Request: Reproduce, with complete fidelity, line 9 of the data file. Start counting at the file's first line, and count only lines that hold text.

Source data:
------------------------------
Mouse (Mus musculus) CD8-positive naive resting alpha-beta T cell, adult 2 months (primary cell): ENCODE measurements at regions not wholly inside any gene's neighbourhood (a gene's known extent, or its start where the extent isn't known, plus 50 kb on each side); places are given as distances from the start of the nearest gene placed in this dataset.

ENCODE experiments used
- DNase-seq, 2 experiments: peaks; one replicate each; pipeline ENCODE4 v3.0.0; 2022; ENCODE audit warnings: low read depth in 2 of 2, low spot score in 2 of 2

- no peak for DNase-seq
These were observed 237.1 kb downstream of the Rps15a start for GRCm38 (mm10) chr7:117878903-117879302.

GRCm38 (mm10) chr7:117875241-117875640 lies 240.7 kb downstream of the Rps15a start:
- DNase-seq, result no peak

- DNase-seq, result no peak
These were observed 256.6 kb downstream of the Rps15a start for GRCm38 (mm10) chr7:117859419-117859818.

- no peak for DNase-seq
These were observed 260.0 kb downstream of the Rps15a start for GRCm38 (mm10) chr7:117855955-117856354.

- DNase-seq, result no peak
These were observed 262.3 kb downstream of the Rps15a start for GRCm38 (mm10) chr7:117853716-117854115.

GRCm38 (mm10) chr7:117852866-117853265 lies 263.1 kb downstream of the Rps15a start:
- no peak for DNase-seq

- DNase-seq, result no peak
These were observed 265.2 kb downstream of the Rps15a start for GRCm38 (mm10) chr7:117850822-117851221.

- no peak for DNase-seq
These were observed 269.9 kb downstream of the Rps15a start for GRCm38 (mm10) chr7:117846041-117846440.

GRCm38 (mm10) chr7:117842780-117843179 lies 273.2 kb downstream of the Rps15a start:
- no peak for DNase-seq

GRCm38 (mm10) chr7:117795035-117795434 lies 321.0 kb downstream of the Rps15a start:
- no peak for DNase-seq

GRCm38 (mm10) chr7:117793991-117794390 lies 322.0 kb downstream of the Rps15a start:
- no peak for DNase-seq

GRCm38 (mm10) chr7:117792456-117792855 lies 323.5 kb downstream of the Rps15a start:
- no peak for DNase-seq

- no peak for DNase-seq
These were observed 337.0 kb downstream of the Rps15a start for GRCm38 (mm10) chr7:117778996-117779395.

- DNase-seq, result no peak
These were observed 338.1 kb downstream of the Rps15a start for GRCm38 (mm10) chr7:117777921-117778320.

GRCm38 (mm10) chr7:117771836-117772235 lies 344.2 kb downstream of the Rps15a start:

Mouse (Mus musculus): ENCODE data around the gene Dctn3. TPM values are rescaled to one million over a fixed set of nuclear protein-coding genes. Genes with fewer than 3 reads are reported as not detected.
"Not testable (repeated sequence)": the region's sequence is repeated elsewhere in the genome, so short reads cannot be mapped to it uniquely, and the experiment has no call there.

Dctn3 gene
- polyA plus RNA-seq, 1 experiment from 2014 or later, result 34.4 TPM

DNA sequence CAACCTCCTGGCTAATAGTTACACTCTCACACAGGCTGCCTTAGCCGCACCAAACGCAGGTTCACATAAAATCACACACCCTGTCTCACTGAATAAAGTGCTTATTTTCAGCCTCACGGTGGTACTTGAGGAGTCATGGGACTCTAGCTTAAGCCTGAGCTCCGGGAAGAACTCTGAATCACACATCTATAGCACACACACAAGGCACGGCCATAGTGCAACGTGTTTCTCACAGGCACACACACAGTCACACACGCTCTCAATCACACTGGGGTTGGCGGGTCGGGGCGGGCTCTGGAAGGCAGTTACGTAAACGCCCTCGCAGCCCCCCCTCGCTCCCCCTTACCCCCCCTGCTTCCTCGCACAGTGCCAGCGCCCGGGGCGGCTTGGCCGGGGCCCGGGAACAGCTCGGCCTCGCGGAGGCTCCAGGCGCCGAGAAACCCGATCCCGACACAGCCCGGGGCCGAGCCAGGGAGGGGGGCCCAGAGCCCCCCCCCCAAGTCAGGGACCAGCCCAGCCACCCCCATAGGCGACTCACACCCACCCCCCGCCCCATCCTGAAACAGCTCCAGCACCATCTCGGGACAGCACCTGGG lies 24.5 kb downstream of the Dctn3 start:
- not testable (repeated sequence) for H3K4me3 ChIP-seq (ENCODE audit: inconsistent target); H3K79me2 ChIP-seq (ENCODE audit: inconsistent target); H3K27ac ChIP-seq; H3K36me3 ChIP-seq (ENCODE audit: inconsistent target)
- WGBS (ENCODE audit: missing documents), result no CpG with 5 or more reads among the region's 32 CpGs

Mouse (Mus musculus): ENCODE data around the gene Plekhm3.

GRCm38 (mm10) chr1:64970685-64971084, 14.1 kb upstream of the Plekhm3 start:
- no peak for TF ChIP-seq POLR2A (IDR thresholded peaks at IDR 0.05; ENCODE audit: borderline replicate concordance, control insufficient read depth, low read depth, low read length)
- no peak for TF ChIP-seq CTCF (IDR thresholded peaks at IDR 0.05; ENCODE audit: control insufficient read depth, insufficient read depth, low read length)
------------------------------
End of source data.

These were observed 256.6 kb downstream of the Rps15a start for GRCm38 (mm10) chr7:117859419-117859818.